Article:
Cheese

  • Check out the wide variety of cheese sold today. Cheese is milk in concentrated form; about 10 pounds (5 quarts) of milk are used to make every pound of Cheddar cheese. That's why cheese is a great source of milk's nutrients: protein, calcium, phosphorus, zinc, vitamin A, riboflavin, and vitamin B12.
  • To moderate fat and perhaps calories, cut back on saturated fat, and still get plenty of nutrients, you might look for lower-fat cheeses such as low-fat ricotta, part-skim mozzarella, string cheese, or varieties of reduced-fat cheese. Many cheeses have considerably more fat per serving than a serving of milk does. As a rule of thumb, any cheese made with fat-free milk will likely have less fat and fewer calories.
  • Low-fat cheese has 3 grams or less fat per serving; that's 1 ounce for most cheese and 4 ounces for cottage cheese.
  • Reduced-fat cheese has 25 percent less fat than the same full-fat cheese.
  • Fat-free cheese has less than 0.5 gram of fat per serving.

Cheese with less fat usually has less cholesterol, too, but check the label to be sure.

  • Consider buying shredded cheese and sharp-flavored cheese. For cheese shreds you may pay a little more per ounce for the convenience of "pre-prep." When it's grated, you may use a little less cheese than if you had used sliced or chunk cheese. That's another way to savor the flavor yet control fat. Tip: Using stronger-flavored cheese such as Parmesan, feta, or sharp Cheddar delivers more flavor with less cheese.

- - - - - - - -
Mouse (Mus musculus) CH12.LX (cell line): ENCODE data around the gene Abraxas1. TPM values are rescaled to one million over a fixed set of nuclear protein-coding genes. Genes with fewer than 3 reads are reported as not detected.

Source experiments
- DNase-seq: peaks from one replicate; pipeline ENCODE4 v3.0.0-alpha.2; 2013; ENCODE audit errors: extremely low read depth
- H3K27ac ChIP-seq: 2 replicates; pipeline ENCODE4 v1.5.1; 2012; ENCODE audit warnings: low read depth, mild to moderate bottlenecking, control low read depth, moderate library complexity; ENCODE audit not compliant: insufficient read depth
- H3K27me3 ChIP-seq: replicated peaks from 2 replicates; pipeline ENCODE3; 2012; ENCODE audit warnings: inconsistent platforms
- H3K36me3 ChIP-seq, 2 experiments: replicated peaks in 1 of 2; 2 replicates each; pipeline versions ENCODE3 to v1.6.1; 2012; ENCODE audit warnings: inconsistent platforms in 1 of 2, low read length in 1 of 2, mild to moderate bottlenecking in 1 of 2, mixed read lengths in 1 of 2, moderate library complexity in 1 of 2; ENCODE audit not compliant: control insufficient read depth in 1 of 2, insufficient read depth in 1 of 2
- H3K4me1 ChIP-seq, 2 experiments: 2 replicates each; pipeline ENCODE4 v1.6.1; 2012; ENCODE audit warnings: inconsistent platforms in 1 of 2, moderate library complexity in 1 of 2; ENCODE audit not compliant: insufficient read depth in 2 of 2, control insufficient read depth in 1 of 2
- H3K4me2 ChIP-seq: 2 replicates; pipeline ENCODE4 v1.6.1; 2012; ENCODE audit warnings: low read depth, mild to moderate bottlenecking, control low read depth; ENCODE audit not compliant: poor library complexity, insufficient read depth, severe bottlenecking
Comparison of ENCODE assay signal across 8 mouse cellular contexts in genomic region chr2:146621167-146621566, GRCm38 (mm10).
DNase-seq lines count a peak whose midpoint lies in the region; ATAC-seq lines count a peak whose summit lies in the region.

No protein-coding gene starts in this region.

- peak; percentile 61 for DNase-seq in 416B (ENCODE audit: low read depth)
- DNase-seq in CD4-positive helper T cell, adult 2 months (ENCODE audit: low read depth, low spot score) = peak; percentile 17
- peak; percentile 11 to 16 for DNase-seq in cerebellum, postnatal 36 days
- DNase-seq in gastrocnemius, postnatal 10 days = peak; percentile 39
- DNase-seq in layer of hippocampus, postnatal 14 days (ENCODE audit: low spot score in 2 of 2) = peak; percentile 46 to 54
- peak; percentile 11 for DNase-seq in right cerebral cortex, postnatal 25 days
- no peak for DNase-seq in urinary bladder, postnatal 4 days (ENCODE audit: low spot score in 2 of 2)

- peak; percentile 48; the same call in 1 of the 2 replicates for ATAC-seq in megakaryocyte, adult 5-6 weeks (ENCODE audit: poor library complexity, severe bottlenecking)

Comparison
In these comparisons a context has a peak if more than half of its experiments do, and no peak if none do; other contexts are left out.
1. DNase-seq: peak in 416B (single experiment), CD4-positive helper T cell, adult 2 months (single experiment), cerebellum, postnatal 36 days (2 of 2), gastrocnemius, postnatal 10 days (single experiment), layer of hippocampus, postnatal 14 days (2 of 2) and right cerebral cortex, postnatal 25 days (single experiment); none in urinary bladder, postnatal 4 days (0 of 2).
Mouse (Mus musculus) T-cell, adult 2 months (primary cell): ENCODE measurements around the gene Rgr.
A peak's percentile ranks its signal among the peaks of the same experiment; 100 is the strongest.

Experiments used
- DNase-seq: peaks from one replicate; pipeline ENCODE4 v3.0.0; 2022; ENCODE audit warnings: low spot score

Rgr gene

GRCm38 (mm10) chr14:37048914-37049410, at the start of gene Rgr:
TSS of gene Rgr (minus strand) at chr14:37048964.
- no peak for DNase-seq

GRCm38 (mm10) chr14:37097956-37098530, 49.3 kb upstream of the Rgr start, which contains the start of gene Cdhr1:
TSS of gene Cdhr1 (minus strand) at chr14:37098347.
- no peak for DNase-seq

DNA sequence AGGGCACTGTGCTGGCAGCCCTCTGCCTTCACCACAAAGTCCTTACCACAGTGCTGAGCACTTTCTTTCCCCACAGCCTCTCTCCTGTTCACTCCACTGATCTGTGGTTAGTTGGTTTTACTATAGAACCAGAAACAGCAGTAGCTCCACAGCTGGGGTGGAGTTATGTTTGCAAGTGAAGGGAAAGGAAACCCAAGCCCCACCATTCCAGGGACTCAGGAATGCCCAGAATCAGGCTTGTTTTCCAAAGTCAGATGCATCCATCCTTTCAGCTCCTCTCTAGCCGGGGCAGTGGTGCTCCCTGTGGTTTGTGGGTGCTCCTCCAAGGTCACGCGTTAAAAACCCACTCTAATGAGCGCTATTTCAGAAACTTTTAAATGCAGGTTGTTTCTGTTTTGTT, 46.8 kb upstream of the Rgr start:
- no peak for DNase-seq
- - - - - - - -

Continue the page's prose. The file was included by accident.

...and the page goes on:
• Look for reduced-sodium cheeses if you're watching your sodium intake. Traditional cheese has sodium because it's a key ingredient in cheesemaking.
  • Look for cheese fortified with vitamin D, too!

Cream, Sour Cream, Spreads

  • Buy them—go easy on how much you use. They're high in calories and fat and deliver little calcium.
  • For less fat and fewer calories, try lower-fat and nonfat varieties. Try half-and-half rather than cream; another option is fat-free half-and-half (mostly made of fat-free milk). Choose sour half-and-half or fat-free sour cream. Read the labels; the fat content varies.
  • Look for spreads—butter, margarine, and cream cheese—in the dairy case. From a fat and calorie standpoint, butter and margarine are the same, with about 35 calories and 4 grams of total fat per teaspoon. Both are primarily fat, but the source and type of fat differ. Butter contains more saturated fats than most margarines. Made from vegetable oil, margarine has no cholesterol, but may be high in trans fats.
  • For a spread, buy soft tub margarine rather than stick margarine for less trans and saturated fats. Whipped versions of butter or margarine have less fat per tablespoon, too; air adds to the volume. However, they can't be substituted for regular butter or
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